Defying limitations: How a Utah athlete refuses to let a spinal cord injury slow him down

Kevin Hoyt loves to ride his adaptive mono ski, which he was able to purchase thanks to a grant from the Kelly Brush Foundation.

Kevin Hoyt loves to ride his adaptive mono ski, which he was able to purchase thanks to a grant from the Kelly Brush Foundation. (Kevin Hoyt)

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SALT LAKE CITY — The pain and recovery of a spinal cord injury have not kept Kevin Hoyt from achieving his athletic goals, and thanks to the Kelly Brush Foundation, the price tag of his equipment hasn't limited him either.

An avid runner and cyclist, Hoyt took an 18-foot fall in 2015 that burst the lower-central area of his spine and left him with an incomplete spinal cord injury — meaning the spinal cord is injured but still able to communicate with the brain on some level.

"After that, obviously, running was out of the question and biking sort of fell by the wayside — it wasn't very realistic. So I got into both cross-country skiing as well as alpine skiing on a mono ski," the Ogden man said.

The Kelly Brush Foundation is a nonprofit organization that seeks to supply people who have spinal cord injuries with the equipment they need to continue an active lifestyle. It provided Hoyt with a grant to pay for his mono ski, which, as an adaptive sport item, is normally around $10,000.

Being able to exercise means everything to Hoyt. "I'm happier, more energetic, and just feel good all around. It's so therapeutic to feel the sun on your face and breeze in your hair while doing something that requires a lot of effort, combined with a bit of craziness!" Hoyt said.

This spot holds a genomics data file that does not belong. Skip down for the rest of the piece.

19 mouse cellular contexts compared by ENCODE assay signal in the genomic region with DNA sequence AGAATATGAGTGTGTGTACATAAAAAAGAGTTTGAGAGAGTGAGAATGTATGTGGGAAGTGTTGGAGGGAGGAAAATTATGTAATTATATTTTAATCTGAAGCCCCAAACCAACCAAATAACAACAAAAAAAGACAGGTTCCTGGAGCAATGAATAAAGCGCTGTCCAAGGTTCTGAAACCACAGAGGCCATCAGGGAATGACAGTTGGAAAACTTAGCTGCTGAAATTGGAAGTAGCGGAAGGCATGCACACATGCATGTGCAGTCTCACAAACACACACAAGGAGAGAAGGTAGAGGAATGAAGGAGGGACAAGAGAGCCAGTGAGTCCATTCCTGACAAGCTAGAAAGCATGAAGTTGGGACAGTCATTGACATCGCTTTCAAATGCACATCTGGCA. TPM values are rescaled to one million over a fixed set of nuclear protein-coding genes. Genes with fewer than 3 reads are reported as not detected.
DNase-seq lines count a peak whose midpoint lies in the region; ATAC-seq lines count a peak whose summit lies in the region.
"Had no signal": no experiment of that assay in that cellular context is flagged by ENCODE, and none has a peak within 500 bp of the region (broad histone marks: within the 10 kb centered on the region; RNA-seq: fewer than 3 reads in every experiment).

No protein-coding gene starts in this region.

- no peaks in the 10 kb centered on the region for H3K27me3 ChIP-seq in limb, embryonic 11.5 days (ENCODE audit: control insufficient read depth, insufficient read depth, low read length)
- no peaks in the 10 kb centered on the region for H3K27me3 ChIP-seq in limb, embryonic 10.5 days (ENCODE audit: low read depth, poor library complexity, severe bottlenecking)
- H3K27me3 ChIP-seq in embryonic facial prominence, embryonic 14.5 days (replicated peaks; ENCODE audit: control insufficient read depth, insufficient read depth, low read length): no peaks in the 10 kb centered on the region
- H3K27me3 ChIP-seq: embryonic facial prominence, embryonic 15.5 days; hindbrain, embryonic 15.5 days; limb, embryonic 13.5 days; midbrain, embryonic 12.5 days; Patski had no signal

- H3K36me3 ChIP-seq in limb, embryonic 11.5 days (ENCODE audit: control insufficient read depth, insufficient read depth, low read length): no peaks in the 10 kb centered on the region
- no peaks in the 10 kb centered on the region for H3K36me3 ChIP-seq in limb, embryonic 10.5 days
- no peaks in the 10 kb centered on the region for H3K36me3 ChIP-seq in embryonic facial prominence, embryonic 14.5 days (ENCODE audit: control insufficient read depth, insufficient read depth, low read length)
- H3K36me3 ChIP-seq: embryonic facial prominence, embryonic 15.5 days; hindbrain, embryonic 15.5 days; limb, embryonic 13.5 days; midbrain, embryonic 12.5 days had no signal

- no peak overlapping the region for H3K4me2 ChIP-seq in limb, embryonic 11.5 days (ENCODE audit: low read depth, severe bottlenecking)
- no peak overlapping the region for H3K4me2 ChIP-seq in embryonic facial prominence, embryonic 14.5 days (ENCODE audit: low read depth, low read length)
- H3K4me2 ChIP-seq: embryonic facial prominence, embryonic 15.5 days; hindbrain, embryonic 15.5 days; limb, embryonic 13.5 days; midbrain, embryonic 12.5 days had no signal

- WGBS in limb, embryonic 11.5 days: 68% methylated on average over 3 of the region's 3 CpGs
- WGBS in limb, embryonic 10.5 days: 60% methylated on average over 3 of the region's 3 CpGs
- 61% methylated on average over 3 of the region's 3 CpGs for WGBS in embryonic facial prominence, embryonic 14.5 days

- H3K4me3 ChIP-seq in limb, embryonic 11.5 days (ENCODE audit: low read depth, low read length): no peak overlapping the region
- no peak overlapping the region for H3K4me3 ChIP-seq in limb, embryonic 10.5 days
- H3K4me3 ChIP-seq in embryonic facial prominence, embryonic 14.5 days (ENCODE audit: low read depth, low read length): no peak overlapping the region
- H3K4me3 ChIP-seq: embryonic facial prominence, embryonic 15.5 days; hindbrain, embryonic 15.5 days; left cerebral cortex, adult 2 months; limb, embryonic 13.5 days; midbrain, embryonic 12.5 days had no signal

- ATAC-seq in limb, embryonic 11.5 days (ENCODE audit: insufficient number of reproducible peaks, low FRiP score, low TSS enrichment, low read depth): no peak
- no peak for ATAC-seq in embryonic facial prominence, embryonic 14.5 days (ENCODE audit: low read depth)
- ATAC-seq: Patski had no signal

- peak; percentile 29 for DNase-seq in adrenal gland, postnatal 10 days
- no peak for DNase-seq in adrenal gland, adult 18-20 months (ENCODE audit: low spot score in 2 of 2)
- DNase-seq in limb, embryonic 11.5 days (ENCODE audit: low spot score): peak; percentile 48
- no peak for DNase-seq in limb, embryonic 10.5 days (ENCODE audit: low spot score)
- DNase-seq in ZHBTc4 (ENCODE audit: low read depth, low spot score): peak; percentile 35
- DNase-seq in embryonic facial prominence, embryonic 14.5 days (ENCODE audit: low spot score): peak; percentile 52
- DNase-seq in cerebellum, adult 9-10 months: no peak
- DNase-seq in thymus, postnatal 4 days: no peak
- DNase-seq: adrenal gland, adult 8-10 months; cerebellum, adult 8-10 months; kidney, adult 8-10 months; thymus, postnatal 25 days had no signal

Hoyt said for those with a disability who don't know where to start in order to be active, there are groups that help. He recommends University of Utah Health's TRAILS program, Wasatch Adaptive Sports and the National Ability Center.

"(Groups) work with people with brain injuries, amputations, paralysis, autism as a disability, you name it. They cover the full spectrum and are able to adapt to whatever needs people have, including strokes. ... Blind skiers have been out there. Regardless of the disability, there is a way to be active; you just have to reach out and join the community," Hoyt said.

Hoyt is hoping to up his skiing skills this winter to a more advanced level, which he said he wouldn't be able to do without the grant. He is also looking forward to training with some Paralympians in Idaho later this year.

Catch him this winter at two of his favorite resorts: Alta and Powder Mountain. "But, I haven't found (a resort) I don't like," Hoyt said.

He is also looking forward to getting married before the end of the year, adding four "bonus kids" to the two he already has.

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Kaigan Mears Bigler is a general assignment news reporter for


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